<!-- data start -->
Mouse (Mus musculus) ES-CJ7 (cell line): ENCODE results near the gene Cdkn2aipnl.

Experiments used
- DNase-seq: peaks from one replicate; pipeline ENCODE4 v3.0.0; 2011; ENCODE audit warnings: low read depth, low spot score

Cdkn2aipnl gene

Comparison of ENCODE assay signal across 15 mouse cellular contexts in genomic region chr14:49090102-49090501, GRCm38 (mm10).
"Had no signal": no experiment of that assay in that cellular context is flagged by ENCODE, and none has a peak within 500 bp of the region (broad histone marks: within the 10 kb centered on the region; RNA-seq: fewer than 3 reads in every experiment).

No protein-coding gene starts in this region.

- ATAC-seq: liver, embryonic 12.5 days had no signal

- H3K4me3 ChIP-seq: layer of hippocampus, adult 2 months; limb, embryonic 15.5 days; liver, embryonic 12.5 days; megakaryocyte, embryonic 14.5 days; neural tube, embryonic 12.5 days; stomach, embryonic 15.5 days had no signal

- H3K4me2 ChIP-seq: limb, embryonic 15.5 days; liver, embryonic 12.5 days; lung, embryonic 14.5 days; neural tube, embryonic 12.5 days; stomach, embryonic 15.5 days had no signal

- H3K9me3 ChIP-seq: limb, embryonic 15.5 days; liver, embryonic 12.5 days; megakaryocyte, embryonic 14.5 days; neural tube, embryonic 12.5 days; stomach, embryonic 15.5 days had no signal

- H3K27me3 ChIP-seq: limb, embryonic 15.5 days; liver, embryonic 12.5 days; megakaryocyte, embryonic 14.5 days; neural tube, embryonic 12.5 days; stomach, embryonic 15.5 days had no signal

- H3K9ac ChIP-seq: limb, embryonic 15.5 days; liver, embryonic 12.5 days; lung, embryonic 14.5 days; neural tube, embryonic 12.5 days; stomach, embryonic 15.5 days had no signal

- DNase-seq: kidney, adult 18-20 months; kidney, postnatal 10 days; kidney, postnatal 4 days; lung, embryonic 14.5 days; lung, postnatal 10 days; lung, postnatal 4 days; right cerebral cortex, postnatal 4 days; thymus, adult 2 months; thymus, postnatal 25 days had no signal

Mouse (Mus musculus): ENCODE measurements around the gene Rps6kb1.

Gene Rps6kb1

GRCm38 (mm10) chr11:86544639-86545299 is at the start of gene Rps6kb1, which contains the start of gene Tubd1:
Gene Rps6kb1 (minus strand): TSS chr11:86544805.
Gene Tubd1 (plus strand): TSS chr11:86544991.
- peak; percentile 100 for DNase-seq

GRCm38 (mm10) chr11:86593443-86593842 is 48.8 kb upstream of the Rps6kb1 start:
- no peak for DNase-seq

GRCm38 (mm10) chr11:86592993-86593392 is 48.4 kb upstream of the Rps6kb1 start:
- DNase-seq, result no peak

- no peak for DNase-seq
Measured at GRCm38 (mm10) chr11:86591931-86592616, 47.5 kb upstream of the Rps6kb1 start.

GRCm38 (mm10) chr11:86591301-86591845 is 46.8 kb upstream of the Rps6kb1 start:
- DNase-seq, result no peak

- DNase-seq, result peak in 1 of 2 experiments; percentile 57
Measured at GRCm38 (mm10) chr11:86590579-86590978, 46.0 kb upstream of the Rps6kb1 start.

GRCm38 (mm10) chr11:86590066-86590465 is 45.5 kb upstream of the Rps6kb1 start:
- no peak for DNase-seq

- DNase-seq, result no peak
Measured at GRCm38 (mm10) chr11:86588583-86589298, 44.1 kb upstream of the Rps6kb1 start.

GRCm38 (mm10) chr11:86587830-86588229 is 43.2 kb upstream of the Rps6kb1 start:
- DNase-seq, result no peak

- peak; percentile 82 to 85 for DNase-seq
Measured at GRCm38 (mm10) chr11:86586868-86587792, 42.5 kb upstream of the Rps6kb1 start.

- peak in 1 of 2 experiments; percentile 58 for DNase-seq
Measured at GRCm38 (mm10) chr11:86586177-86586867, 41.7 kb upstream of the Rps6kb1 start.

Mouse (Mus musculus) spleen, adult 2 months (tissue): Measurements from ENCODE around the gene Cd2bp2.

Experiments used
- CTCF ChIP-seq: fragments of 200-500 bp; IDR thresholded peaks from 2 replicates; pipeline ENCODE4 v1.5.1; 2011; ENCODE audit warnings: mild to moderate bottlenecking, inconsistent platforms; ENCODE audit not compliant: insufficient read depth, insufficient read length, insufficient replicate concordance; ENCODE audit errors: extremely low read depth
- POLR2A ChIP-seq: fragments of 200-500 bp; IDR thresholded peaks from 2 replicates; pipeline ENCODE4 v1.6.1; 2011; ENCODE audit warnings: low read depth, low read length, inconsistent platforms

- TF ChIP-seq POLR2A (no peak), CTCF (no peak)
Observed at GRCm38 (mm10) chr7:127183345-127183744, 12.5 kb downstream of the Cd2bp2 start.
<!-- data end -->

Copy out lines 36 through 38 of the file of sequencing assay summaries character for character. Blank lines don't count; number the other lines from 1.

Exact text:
- DNase-seq, result no peak

- peak; percentile 82 to 85 for DNase-seq
Measured at GRCm38 (mm10) chr11:86586868-86587792, 42.5 kb upstream of the Rps6kb1 start.